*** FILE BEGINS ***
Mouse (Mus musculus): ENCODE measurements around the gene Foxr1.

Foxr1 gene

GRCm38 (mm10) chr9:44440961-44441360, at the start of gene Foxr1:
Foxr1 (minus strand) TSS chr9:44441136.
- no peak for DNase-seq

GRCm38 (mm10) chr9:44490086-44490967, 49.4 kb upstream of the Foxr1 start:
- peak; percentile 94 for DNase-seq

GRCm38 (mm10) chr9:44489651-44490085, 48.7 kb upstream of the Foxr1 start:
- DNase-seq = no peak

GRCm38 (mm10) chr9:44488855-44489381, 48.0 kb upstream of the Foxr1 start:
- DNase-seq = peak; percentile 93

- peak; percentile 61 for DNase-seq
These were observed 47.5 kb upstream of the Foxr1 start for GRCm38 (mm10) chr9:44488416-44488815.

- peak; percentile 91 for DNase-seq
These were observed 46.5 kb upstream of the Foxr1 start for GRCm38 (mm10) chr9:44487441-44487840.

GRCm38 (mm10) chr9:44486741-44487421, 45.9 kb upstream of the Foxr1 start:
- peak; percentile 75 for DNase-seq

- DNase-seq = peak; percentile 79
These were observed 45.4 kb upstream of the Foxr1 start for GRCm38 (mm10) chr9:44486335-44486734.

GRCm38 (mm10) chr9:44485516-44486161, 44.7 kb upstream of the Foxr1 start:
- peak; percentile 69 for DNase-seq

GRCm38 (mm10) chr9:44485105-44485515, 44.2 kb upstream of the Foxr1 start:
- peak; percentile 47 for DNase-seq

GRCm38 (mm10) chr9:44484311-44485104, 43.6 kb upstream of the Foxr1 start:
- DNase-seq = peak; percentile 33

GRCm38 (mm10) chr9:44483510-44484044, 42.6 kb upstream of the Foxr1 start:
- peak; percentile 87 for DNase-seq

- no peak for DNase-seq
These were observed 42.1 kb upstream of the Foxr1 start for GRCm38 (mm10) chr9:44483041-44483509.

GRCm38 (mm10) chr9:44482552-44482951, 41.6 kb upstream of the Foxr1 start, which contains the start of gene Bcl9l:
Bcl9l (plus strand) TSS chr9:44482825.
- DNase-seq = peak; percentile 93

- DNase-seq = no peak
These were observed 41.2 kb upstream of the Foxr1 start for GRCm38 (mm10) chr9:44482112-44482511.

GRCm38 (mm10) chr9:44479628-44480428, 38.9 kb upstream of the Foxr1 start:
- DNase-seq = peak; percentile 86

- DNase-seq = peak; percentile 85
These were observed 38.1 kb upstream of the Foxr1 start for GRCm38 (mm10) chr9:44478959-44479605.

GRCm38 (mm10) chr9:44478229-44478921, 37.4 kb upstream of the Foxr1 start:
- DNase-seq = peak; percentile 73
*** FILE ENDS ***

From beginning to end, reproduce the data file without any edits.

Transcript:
Mouse (Mus musculus): ENCODE measurements around the gene Foxr1.

Foxr1 gene

GRCm38 (mm10) chr9:44440961-44441360, at the start of gene Foxr1:
Foxr1 (minus strand) TSS chr9:44441136.
- no peak for DNase-seq

GRCm38 (mm10) chr9:44490086-44490967, 49.4 kb upstream of the Foxr1 start:
- peak; percentile 94 for DNase-seq

GRCm38 (mm10) chr9:44489651-44490085, 48.7 kb upstream of the Foxr1 start:
- DNase-seq = no peak

GRCm38 (mm10) chr9:44488855-44489381, 48.0 kb upstream of the Foxr1 start:
- DNase-seq = peak; percentile 93

- peak; percentile 61 for DNase-seq
These were observed 47.5 kb upstream of the Foxr1 start for GRCm38 (mm10) chr9:44488416-44488815.

- peak; percentile 91 for DNase-seq
These were observed 46.5 kb upstream of the Foxr1 start for GRCm38 (mm10) chr9:44487441-44487840.

GRCm38 (mm10) chr9:44486741-44487421, 45.9 kb upstream of the Foxr1 start:
- peak; percentile 75 for DNase-seq

- DNase-seq = peak; percentile 79
These were observed 45.4 kb upstream of the Foxr1 start for GRCm38 (mm10) chr9:44486335-44486734.

GRCm38 (mm10) chr9:44485516-44486161, 44.7 kb upstream of the Foxr1 start:
- peak; percentile 69 for DNase-seq

GRCm38 (mm10) chr9:44485105-44485515, 44.2 kb upstream of the Foxr1 start:
- peak; percentile 47 for DNase-seq

GRCm38 (mm10) chr9:44484311-44485104, 43.6 kb upstream of the Foxr1 start:
- DNase-seq = peak; percentile 33

GRCm38 (mm10) chr9:44483510-44484044, 42.6 kb upstream of the Foxr1 start:
- peak; percentile 87 for DNase-seq

- no peak for DNase-seq
These were observed 42.1 kb upstream of the Foxr1 start for GRCm38 (mm10) chr9:44483041-44483509.

GRCm38 (mm10) chr9:44482552-44482951, 41.6 kb upstream of the Foxr1 start, which contains the start of gene Bcl9l:
Bcl9l (plus strand) TSS chr9:44482825.
- DNase-seq = peak; percentile 93

- DNase-seq = no peak
These were observed 41.2 kb upstream of the Foxr1 start for GRCm38 (mm10) chr9:44482112-44482511.

GRCm38 (mm10) chr9:44479628-44480428, 38.9 kb upstream of the Foxr1 start:
- DNase-seq = peak; percentile 86

- DNase-seq = peak; percentile 85
These were observed 38.1 kb upstream of the Foxr1 start for GRCm38 (mm10) chr9:44478959-44479605.

GRCm38 (mm10) chr9:44478229-44478921, 37.4 kb upstream of the Foxr1 start:
- DNase-seq = peak; percentile 73